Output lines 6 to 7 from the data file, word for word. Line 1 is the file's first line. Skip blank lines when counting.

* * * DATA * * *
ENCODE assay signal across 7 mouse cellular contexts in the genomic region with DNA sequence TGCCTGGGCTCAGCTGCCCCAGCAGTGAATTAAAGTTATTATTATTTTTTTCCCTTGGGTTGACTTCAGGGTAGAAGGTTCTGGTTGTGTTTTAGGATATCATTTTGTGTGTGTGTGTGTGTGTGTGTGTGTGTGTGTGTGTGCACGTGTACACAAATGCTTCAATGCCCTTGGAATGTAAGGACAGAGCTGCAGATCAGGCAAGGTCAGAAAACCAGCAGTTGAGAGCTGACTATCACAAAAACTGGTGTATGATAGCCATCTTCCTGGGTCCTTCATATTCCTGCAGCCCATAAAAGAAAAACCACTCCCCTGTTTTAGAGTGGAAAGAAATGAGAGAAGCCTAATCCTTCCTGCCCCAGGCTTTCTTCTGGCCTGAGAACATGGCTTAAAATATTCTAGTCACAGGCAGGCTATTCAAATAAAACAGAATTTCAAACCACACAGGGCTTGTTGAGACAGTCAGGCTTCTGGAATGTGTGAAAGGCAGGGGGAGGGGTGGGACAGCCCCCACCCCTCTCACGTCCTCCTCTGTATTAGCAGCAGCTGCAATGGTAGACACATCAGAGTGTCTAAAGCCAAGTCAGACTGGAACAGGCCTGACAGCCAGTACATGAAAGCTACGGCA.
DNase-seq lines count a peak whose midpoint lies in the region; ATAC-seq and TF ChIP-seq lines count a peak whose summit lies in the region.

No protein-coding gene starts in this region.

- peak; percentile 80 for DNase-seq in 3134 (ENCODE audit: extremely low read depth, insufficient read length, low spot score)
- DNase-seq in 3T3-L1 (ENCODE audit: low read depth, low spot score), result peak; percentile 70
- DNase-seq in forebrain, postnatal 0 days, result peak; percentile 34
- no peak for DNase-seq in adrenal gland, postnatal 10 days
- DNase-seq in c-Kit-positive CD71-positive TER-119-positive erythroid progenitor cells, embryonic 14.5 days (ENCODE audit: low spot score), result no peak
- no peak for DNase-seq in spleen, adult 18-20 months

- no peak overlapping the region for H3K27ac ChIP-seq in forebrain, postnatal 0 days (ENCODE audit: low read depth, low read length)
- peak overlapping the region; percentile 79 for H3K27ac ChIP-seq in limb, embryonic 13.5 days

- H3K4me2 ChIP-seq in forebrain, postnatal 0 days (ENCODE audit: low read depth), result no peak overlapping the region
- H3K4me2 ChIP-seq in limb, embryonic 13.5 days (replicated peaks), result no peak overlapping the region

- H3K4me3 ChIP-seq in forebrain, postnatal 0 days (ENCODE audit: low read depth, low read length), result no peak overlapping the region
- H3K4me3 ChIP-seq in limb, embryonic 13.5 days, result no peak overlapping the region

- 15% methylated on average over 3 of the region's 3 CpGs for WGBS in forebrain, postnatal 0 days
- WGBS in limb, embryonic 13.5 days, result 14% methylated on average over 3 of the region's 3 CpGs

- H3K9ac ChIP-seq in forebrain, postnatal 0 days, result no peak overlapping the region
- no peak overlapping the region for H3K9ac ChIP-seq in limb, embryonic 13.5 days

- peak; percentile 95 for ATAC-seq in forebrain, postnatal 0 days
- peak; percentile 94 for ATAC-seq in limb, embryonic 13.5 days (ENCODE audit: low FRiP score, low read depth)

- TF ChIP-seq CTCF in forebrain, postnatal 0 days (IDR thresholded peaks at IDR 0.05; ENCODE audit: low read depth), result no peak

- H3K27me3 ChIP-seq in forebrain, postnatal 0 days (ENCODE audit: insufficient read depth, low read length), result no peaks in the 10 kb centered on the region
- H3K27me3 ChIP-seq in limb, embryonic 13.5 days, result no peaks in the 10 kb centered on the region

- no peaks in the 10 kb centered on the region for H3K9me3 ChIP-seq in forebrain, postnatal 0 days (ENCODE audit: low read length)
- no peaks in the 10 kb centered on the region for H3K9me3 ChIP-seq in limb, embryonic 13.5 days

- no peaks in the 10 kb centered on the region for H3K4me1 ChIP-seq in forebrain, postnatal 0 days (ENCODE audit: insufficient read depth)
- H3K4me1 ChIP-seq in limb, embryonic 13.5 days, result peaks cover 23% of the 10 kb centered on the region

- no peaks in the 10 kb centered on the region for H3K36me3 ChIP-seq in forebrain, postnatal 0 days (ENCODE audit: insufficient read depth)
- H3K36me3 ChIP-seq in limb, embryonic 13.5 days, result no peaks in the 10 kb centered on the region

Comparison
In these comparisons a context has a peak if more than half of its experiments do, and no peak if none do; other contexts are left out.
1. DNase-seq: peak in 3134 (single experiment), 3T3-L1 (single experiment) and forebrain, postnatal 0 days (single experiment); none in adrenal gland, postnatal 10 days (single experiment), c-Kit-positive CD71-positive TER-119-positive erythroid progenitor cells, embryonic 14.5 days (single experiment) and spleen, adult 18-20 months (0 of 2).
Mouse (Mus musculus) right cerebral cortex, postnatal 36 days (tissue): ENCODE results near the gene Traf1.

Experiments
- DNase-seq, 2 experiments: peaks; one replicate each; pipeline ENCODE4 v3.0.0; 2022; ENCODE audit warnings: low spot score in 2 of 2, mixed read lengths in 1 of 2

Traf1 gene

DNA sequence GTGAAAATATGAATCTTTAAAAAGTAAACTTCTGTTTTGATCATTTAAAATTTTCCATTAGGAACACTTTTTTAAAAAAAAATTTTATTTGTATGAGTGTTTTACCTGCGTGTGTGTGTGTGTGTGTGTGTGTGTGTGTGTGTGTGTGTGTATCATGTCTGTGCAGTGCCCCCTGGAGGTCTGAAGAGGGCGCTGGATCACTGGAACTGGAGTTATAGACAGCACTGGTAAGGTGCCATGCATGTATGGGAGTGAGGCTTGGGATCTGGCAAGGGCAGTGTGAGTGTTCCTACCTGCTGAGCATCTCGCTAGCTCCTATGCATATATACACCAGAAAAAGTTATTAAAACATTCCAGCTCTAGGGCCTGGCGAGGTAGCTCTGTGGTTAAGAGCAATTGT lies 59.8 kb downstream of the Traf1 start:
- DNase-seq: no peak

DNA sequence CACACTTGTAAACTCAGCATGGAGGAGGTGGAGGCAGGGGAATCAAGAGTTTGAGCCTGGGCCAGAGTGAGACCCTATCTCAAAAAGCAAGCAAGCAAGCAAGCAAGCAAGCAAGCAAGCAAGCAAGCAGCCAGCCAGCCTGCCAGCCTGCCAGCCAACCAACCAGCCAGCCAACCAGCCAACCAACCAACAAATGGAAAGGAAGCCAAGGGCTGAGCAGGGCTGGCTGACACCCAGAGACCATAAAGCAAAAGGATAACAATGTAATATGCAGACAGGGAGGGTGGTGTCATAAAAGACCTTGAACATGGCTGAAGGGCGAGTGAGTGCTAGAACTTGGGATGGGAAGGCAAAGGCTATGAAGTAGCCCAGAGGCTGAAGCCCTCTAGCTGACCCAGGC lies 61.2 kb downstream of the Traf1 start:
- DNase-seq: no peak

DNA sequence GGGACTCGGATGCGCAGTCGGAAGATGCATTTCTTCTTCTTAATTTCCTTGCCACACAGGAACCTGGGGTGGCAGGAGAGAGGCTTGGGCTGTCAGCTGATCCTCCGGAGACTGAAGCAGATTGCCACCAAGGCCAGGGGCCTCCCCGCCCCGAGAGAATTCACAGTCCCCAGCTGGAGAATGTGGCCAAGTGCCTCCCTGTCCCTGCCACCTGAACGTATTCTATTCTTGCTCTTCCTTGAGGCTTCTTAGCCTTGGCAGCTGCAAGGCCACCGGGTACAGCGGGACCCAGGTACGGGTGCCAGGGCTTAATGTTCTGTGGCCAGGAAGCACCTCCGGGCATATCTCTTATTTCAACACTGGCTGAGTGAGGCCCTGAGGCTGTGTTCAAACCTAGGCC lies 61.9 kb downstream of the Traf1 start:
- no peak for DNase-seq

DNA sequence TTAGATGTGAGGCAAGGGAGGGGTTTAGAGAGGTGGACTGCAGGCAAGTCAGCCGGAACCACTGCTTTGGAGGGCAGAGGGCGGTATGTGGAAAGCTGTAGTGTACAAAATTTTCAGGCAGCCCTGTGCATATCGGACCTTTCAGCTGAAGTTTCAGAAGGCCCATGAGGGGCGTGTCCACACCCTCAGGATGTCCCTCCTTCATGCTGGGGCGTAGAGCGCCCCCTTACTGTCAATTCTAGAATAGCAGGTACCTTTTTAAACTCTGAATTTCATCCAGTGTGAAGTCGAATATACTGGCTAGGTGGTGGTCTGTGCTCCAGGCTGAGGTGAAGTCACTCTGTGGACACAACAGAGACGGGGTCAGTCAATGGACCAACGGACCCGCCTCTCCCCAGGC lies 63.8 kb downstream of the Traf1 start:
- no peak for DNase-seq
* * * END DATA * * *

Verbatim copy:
- DNase-seq in forebrain, postnatal 0 days, result peak; percentile 34
- no peak for DNase-seq in adrenal gland, postnatal 10 days